Cory Doctorow writes in Locus magazine on self-publishing and why anyone should care about your work. Drawing on his experience working in bookshops, he talks about the limited shelf life of printed books in days gone by:
But the reality of books was this: a publisher’s rep would come in and tell us breathlessly about the lead titles – how much promotion they were up for, how much the house believed in the title, how well the author had done before. We’d order a pile of hardcovers, generally a smaller pile than we’d been asked to take, and usually, they’d sell modestly well. Then we’d return the leftovers, and some months later, they’d resurface as remainders, with their dustjackets clipped or magic-markered lines drawn on their page-edges. Then they’d come in as paperbacks, hang around for a few months longer, and vanish. Sometimes, a copy or two would surface as used trade-ins, and sometimes a regular would ask us to order a copy, but within a short time, the book would no longer be in the publisher’s catalog in any form. It would be gone.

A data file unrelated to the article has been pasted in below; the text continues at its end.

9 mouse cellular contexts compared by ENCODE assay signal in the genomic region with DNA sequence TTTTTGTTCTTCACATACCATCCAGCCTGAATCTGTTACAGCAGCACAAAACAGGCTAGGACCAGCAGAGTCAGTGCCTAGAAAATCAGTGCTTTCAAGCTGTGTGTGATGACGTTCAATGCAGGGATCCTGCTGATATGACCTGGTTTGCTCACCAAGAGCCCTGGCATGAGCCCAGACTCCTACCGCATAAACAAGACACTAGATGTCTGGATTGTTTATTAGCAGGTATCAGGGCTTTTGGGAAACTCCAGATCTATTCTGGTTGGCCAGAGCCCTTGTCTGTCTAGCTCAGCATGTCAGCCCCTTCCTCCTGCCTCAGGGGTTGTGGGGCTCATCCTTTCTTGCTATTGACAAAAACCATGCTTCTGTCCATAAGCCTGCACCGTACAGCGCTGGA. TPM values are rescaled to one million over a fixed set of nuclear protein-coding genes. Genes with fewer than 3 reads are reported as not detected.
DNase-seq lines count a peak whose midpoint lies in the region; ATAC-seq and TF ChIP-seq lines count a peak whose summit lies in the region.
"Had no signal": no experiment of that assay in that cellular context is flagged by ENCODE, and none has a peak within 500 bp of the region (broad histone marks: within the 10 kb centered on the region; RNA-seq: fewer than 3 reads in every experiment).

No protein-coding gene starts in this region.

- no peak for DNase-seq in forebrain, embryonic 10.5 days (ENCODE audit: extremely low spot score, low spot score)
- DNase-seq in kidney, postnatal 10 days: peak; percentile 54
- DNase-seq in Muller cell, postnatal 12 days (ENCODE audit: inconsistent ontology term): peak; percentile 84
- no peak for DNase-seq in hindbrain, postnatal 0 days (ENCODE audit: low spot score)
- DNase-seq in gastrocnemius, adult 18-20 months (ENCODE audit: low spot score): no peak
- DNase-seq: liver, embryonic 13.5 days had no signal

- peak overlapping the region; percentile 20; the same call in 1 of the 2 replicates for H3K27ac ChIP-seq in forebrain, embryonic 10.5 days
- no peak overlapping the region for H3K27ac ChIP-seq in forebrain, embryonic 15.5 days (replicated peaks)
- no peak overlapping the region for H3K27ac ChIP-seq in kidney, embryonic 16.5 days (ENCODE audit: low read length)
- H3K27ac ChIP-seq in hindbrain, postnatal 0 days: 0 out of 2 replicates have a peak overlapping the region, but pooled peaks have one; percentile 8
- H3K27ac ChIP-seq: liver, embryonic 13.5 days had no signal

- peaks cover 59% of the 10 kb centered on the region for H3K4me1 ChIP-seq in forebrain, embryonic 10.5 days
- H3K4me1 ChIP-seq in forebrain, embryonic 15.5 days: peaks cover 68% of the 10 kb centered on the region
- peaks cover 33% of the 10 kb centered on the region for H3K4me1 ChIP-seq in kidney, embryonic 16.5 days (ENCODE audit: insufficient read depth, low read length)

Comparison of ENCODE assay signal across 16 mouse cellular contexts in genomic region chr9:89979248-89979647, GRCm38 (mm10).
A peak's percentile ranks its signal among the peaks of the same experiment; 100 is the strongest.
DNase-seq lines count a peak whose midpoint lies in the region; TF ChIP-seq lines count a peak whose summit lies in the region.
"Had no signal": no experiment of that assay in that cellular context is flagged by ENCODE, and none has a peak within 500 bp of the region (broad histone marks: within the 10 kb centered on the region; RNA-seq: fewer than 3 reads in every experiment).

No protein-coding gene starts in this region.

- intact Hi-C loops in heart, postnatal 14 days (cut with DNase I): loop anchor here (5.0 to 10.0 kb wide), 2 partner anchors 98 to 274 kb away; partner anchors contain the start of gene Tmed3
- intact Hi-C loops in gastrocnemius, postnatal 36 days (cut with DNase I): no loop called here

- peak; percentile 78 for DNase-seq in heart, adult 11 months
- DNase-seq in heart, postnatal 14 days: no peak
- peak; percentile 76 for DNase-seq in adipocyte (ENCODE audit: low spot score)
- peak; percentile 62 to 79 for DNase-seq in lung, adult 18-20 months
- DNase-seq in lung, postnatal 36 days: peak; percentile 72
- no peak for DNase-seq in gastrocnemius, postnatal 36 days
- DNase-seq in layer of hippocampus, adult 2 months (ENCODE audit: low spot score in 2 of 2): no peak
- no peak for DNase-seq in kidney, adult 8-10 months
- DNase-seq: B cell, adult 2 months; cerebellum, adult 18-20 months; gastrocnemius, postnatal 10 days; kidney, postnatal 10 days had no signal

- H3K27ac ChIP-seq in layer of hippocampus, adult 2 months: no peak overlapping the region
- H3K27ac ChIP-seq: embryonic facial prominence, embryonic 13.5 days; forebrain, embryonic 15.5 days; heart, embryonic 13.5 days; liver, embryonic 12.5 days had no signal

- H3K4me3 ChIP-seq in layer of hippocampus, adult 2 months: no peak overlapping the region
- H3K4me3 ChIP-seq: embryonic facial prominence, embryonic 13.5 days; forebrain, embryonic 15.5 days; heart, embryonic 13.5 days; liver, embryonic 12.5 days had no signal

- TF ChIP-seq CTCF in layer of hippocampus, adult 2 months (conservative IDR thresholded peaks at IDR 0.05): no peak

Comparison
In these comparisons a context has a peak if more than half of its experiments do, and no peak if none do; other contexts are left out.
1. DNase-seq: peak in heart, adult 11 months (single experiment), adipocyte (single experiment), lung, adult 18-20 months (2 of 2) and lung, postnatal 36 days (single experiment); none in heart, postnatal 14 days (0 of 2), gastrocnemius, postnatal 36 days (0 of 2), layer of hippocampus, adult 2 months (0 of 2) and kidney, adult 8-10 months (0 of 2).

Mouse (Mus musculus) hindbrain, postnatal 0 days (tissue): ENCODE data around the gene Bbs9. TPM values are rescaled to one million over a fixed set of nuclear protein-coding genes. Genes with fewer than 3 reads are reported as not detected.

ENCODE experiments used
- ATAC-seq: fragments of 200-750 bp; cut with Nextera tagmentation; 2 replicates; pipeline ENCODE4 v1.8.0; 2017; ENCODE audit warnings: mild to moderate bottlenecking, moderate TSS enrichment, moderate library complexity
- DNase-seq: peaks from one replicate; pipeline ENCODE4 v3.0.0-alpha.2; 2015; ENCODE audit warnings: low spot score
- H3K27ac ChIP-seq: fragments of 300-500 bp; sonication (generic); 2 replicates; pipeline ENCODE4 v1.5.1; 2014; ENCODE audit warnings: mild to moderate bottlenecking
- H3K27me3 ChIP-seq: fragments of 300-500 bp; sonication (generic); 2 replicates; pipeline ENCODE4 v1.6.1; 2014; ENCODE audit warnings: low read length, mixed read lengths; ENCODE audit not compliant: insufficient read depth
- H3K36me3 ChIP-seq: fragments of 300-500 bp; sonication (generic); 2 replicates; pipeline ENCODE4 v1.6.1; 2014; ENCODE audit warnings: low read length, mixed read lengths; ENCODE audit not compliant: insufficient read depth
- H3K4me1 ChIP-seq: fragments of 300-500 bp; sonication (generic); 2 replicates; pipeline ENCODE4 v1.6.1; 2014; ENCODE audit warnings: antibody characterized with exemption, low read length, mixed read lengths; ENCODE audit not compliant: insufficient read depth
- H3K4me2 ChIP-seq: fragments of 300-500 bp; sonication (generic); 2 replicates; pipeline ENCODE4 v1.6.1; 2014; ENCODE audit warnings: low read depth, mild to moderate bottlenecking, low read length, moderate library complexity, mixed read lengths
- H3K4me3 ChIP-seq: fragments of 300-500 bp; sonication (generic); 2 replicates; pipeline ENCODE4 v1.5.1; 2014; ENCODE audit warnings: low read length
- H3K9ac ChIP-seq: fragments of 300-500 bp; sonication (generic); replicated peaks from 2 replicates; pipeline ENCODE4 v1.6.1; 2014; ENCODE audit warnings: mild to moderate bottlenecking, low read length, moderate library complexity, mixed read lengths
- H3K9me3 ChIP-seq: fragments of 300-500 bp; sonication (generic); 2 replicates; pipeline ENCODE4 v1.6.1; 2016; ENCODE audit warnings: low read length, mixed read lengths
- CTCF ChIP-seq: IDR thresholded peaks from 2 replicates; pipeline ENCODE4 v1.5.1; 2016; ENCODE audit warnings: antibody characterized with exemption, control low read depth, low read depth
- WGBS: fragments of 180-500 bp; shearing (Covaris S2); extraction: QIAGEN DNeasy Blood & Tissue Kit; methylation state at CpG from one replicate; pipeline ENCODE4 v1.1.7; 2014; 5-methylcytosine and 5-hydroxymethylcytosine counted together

He says that by and large, not much has changed, even with digital books and the new wave of self-publishing authors, and unlike publishing houses, authors often haven't invested years and millions of dollars trying to crack the successful marketing formula.
It doesn’t really matter how much time you spend hanging around bookstores or browsing online stores, until you’ve marketed a book, you don’t really know how to market a book.
Read the article here. It's a well-written, easy read, though it doesn't really answer any questions. It seems that the journey towards success as a writer is still one best felt out step-by-step: http://www.locusmag.com/Perspectives/2011/09/cory-doctorow-why-should-anyone-care/